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Posted by David Reed on 06/20/2020

LaGuardia Airport

The site of LaGuardia Airport was originally the Gala Amusement Park, owned by the Steinway family of Steinway Piano fame. In 1929 the Steinways took down the park and turned it into a private airport called the Glenn H. Curtiss Airport, and later the North Beach Airport. Meanwhile, Fiorello LaGuardia gave up his congressional seat and in 1934 he became the mayor of his hometown of New York City. He was very popular, progressive mayor who loved his city like no other. He also had a close friend in Franklin D. Roosevelt who saw to it that federal funding was readily available for LaGuardia's projects. In his first year in office, Mayor LaGuardia wanted to improve the transportation infrastructure in New York, and he strongly believed New York should have it's own airport. He took a TWA flight to New York and it landed at Newark. He refused to get off, saying his ticket showed New York, not New Jersey. TWA flew him to Floyd Bennett Field and the mayor gave a rousing speech announcing his intent to build a New York airport for New Yorkers. Studies were undertaken, but the mayor felt Floyd Bennett was too far away. Instead, the city bought the Steinway's airport on 558 acres and began construction in 1937. A lot of earth was moved from Rikers Island and other locations and built atop metal framework to create the runways they would need. Work moved quickly and in 1938 American Airlines took out a long term lease on buildings 1,3 & 5 to become their new maintenance base and home office. New York City Municipal Airport opened for business on December 2, 1939 when a TWA DC-3 landed there. Included in the airport was the Marine Air Terminal, or Overseas Terminal. PanAm used it for their Boeing Clipper 314's. In March 1940 the first Clipper 314 departed for Lisbon.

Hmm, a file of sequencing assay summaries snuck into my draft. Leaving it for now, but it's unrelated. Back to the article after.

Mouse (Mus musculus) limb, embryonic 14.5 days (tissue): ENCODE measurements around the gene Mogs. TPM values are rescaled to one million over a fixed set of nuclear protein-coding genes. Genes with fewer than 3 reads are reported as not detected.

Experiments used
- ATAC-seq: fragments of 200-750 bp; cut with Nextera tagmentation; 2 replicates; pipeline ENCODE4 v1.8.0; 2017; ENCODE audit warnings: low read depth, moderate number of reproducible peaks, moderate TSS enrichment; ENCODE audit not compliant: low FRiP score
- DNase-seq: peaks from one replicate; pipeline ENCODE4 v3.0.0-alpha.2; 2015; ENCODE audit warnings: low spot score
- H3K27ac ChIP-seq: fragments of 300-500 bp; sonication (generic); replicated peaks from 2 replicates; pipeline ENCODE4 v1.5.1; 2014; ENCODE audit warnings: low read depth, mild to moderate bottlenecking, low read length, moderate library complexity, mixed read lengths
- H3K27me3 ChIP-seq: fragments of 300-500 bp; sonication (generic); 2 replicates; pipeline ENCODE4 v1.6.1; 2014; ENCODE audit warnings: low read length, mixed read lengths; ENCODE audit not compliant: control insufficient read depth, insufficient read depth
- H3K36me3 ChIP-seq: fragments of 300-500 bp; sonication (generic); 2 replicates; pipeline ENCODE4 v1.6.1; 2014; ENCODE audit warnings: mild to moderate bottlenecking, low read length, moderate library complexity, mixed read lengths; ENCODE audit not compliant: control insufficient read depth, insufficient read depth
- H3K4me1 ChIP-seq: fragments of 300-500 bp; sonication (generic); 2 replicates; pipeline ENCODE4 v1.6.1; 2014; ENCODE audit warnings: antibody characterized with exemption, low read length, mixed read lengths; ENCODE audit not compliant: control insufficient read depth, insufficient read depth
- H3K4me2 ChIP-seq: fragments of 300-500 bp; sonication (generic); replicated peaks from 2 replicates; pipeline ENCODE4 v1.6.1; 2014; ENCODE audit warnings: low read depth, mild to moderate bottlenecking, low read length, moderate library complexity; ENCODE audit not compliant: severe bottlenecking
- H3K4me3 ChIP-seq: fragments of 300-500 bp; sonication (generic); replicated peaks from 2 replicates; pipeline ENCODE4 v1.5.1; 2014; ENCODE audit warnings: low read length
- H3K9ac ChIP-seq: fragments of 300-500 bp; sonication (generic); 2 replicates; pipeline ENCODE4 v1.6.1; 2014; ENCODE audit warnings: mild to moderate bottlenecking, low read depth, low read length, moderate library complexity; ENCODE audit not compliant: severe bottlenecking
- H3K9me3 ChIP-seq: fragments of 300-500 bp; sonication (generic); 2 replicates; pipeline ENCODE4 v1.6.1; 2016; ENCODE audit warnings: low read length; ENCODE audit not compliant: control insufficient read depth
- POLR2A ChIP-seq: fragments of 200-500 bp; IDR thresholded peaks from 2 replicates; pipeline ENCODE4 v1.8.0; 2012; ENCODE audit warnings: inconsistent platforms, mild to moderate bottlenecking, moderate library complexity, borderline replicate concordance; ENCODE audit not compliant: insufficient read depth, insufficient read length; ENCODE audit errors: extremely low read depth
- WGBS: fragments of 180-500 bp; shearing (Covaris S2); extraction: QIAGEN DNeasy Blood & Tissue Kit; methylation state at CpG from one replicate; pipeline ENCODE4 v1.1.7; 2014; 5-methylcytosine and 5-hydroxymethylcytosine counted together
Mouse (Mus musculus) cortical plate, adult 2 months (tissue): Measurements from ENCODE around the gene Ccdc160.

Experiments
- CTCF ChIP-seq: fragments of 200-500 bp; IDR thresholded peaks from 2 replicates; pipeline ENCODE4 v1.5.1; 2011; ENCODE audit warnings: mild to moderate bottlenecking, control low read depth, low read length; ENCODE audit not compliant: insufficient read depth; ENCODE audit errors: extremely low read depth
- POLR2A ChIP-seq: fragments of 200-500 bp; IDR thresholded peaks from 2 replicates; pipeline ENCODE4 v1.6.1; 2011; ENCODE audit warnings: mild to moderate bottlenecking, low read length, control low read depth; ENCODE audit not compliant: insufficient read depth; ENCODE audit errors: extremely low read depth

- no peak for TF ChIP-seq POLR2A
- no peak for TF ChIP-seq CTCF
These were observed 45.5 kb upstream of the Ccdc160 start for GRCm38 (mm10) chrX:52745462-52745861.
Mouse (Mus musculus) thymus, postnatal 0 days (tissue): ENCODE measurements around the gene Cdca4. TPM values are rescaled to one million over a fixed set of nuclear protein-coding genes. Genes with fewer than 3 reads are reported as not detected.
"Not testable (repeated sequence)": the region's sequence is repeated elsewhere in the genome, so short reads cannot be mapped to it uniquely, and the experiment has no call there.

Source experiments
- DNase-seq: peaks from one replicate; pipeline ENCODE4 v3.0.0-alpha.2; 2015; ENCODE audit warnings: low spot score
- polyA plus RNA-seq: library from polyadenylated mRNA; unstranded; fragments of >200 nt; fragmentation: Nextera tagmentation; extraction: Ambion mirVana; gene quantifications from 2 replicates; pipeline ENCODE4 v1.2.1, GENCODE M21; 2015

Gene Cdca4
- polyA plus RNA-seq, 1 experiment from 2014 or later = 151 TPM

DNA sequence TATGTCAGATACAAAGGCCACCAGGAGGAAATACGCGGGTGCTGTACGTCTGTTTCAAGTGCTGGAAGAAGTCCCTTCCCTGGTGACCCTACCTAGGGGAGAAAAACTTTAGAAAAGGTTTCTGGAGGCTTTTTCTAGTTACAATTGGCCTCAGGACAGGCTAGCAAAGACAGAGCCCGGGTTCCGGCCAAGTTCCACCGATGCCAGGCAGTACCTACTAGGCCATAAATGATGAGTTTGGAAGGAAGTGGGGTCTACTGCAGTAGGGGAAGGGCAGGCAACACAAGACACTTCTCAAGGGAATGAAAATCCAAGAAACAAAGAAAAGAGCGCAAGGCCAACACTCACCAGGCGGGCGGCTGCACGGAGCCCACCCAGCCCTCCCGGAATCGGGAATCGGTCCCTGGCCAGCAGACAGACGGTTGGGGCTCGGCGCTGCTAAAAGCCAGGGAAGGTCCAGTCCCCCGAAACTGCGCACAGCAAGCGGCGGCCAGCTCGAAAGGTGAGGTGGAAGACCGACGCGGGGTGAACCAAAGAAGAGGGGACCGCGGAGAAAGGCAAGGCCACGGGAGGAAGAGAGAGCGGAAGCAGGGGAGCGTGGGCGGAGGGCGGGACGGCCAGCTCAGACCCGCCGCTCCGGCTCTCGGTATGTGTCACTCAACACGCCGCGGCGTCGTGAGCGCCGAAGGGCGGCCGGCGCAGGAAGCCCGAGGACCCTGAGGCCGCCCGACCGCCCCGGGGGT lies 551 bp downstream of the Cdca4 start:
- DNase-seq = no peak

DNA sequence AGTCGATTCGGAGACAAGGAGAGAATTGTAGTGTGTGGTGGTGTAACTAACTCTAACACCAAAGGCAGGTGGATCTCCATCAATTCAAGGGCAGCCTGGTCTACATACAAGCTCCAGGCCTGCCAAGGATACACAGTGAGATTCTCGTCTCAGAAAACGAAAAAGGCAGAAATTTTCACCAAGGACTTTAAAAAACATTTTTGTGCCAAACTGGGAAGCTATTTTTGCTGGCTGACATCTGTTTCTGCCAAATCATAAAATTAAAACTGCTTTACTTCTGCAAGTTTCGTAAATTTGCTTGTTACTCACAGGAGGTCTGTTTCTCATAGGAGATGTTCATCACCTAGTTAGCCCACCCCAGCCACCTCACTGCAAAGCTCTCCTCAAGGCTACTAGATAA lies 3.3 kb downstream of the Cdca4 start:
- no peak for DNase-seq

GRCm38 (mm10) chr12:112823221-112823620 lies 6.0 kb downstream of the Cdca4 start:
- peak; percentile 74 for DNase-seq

In 1947 Mayor LaGuardia passed away from cancer. The New York/New Jersey Port Authority signed a 50-year lease to run the airport and renamed it LaGuardia Airport. 

Originally, the airport had four runways, but it was reduced to the current two runways, 13/31 and 4/22. They were expanded in 1965 to 7000' and haven't changed since. LaGuardia Airport has had it's share of problems. The landfill was constantly settling and required many reconstruction projects. Even today, the old metal structure at the approach end of runway 13 still causes issues with aircraft navigation systems. Noise has always been a problem for local residents. Early on, airlines found the runways too short for transcontinental flights and moved those to Idlewild and Newark. Jets needed long runways, so it wasn't until 1964 when the first jet, a United 727-100 flight to Cleveland and Chicago, departed LaGuardia. The airport was popular with passengers though, which led to perpetual overcrowding and lengthy flight delays. A new central terminal was built in 1964, just in time for the nearby NY World's Fair. Who occupied the terminals changed often. Eastern's Terminal C operations went to Continental after the merger, but Continental had no plans for expanding at LGA so they leased it to USAirways. Terminal D was shared by Delta and Northwest until Delta bought NWA, and acquired Terminal C gates from US Airways, making LaGuardia a Delta Airlines hub. In 1991 Delta bought the Marine Air Terminal from PanAm and today operates Washington and Chicago flights from there.

In an effort to spread airline service among the three major New York airports, the Port Authority limited LaGuardia flights to 1500 nm in 1984, with Denver being the only exception. Wide bodies have used LaGuardia, including L1011 and DC10 aircraft, but performance restrictions brought an eventual end to that. Today the largest aircraft scheduled to LGA is a Delta 757, though occasionally a 767 is substituted. The largest operator today is Delta with 41% of the flights, followed by American with 25% and Southwest with 9%. To help alleviate long delays, landing and departure "slots" were allocated by the FAA. The figure varies depending on the hour, but a maximum of 71 slots per hour is the current figure for scheduled operations, and three per hour for unscheduled operations.

Today the airport is undergoing major modification and construction, scheduled to be completed in 2021. It promises to bring LaGuardia a new lease on life for many years to come.

 


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